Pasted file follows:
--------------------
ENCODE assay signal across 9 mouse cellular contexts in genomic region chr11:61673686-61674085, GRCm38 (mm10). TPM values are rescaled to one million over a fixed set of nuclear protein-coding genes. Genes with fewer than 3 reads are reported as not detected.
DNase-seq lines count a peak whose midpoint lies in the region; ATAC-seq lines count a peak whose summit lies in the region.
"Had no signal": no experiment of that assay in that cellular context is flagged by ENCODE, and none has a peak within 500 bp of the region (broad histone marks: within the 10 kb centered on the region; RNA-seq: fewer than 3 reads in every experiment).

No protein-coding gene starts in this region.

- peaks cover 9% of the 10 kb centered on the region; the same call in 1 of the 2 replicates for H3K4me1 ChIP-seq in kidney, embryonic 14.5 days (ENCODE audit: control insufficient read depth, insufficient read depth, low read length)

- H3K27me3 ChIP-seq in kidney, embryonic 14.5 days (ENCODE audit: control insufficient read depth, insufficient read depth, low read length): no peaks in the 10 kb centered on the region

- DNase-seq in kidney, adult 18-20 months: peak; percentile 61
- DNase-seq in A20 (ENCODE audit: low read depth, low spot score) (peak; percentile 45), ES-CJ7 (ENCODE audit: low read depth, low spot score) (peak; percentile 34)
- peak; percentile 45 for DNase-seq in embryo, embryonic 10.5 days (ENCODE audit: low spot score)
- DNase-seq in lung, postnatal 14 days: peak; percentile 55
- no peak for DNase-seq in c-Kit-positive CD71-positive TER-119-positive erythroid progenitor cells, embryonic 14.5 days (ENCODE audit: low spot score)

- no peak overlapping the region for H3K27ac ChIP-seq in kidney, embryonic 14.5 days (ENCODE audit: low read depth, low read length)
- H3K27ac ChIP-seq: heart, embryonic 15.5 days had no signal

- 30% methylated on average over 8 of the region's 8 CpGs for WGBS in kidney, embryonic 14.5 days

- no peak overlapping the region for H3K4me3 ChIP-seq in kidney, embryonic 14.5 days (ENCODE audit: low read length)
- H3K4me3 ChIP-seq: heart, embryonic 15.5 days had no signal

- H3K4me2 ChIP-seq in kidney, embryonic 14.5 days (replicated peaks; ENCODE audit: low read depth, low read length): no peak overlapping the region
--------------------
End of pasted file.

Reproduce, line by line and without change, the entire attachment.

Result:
ENCODE assay signal across 9 mouse cellular contexts in genomic region chr11:61673686-61674085, GRCm38 (mm10). TPM values are rescaled to one million over a fixed set of nuclear protein-coding genes. Genes with fewer than 3 reads are reported as not detected.
DNase-seq lines count a peak whose midpoint lies in the region; ATAC-seq lines count a peak whose summit lies in the region.
"Had no signal": no experiment of that assay in that cellular context is flagged by ENCODE, and none has a peak within 500 bp of the region (broad histone marks: within the 10 kb centered on the region; RNA-seq: fewer than 3 reads in every experiment).

No protein-coding gene starts in this region.

- peaks cover 9% of the 10 kb centered on the region; the same call in 1 of the 2 replicates for H3K4me1 ChIP-seq in kidney, embryonic 14.5 days (ENCODE audit: control insufficient read depth, insufficient read depth, low read length)

- H3K27me3 ChIP-seq in kidney, embryonic 14.5 days (ENCODE audit: control insufficient read depth, insufficient read depth, low read length): no peaks in the 10 kb centered on the region

- DNase-seq in kidney, adult 18-20 months: peak; percentile 61
- DNase-seq in A20 (ENCODE audit: low read depth, low spot score) (peak; percentile 45), ES-CJ7 (ENCODE audit: low read depth, low spot score) (peak; percentile 34)
- peak; percentile 45 for DNase-seq in embryo, embryonic 10.5 days (ENCODE audit: low spot score)
- DNase-seq in lung, postnatal 14 days: peak; percentile 55
- no peak for DNase-seq in c-Kit-positive CD71-positive TER-119-positive erythroid progenitor cells, embryonic 14.5 days (ENCODE audit: low spot score)

- no peak overlapping the region for H3K27ac ChIP-seq in kidney, embryonic 14.5 days (ENCODE audit: low read depth, low read length)
- H3K27ac ChIP-seq: heart, embryonic 15.5 days had no signal

- 30% methylated on average over 8 of the region's 8 CpGs for WGBS in kidney, embryonic 14.5 days

- no peak overlapping the region for H3K4me3 ChIP-seq in kidney, embryonic 14.5 days (ENCODE audit: low read length)
- H3K4me3 ChIP-seq: heart, embryonic 15.5 days had no signal

- H3K4me2 ChIP-seq in kidney, embryonic 14.5 days (replicated peaks; ENCODE audit: low read depth, low read length): no peak overlapping the region